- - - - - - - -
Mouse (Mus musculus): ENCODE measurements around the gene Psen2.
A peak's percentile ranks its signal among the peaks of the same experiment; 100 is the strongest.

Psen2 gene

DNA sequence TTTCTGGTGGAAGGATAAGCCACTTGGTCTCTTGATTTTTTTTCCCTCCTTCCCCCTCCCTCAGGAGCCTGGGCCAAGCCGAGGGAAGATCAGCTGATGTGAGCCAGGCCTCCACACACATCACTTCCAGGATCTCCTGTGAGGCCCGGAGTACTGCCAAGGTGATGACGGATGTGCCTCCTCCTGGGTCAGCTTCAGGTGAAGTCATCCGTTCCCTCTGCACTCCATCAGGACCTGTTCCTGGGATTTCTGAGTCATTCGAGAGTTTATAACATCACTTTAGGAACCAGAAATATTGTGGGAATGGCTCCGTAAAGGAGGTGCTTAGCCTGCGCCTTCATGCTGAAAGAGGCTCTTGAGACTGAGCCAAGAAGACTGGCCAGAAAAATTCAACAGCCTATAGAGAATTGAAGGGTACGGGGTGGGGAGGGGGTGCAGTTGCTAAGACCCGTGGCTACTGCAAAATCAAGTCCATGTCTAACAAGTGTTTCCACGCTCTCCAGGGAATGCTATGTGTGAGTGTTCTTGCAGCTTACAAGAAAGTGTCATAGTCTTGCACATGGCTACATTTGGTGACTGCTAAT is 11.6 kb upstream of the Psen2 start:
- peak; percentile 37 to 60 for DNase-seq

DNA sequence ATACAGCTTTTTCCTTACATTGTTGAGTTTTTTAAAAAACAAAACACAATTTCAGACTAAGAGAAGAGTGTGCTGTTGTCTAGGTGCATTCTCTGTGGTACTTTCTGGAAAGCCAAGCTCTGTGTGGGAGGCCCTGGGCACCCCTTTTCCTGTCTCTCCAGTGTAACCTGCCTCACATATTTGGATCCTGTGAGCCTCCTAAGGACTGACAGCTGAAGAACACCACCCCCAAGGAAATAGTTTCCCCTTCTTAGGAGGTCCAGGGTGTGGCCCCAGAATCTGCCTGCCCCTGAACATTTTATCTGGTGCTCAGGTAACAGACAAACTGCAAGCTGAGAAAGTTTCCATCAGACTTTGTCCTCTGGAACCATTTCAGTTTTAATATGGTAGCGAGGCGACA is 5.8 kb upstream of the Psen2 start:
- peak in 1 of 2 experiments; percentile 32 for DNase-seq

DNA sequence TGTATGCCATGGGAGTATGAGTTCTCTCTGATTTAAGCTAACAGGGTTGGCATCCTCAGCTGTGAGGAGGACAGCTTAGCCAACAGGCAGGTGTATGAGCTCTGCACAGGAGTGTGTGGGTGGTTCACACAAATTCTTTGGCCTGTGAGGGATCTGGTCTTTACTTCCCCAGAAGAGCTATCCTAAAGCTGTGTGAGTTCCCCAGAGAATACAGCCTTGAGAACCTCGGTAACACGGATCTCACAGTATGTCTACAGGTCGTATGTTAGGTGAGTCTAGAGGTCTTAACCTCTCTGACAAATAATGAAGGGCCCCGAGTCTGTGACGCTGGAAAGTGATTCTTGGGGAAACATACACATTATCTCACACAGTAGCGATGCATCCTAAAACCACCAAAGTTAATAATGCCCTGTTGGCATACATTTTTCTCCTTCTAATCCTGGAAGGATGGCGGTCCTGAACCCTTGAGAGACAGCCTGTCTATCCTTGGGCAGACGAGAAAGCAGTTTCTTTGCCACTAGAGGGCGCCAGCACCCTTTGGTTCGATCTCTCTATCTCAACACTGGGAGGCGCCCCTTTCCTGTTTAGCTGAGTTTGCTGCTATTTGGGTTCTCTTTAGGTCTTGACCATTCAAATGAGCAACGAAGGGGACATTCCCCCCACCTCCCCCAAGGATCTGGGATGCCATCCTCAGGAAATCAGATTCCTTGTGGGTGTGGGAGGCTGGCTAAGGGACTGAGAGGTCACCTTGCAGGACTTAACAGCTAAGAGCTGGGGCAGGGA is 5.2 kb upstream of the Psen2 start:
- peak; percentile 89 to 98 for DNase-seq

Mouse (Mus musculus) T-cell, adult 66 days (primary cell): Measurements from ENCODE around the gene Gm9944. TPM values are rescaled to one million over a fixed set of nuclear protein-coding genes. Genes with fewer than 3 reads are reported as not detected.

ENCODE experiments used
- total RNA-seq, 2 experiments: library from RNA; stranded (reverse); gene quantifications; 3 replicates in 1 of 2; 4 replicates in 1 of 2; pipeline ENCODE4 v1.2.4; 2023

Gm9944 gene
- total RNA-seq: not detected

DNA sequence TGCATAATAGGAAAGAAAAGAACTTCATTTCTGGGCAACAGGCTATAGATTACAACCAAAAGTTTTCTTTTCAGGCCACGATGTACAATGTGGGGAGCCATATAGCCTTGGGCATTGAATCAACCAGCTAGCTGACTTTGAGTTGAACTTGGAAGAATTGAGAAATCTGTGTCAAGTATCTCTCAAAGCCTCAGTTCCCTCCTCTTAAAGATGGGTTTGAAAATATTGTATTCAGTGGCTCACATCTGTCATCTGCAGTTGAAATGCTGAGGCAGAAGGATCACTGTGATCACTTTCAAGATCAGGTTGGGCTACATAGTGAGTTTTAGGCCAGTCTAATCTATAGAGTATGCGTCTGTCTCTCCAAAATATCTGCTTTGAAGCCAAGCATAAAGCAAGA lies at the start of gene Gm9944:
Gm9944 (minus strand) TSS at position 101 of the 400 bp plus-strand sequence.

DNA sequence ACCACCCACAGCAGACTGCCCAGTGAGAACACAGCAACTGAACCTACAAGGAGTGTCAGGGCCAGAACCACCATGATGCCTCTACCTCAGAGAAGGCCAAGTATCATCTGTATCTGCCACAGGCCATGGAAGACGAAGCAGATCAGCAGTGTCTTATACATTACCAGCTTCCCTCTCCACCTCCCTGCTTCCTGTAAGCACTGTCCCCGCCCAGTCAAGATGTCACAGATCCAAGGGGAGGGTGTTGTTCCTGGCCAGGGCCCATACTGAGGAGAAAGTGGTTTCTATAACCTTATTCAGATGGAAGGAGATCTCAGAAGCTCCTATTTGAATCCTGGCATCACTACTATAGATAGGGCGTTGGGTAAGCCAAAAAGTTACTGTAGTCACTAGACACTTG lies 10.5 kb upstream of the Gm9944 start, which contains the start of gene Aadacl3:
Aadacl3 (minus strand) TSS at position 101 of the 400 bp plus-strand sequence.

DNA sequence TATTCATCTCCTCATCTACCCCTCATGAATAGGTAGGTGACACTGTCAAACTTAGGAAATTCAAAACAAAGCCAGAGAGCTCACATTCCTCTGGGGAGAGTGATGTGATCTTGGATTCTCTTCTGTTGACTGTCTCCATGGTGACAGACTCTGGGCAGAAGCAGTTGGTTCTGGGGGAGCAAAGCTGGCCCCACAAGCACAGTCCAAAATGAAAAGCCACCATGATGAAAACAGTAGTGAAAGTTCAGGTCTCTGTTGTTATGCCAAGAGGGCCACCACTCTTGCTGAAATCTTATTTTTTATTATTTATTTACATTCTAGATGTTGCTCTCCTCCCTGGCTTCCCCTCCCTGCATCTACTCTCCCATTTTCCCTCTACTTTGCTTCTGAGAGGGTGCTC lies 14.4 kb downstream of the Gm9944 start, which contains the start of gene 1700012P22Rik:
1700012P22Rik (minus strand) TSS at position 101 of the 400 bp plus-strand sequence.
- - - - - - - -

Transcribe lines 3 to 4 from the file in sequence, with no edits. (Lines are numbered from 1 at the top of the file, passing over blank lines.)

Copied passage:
Psen2 gene

DNA sequence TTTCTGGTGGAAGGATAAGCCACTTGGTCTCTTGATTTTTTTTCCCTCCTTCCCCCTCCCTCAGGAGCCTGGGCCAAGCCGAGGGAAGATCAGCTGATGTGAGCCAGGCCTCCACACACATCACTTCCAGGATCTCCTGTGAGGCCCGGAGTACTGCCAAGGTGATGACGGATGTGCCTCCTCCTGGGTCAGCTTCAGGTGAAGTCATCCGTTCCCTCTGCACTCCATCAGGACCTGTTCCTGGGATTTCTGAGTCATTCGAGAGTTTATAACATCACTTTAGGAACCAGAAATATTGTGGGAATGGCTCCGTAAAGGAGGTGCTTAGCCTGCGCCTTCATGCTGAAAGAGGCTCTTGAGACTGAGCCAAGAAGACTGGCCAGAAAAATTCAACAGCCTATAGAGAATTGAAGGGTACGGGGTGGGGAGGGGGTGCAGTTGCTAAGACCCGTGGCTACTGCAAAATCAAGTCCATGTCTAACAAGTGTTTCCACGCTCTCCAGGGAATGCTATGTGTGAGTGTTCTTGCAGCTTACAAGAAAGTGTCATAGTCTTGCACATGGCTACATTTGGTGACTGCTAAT is 11.6 kb upstream of the Psen2 start: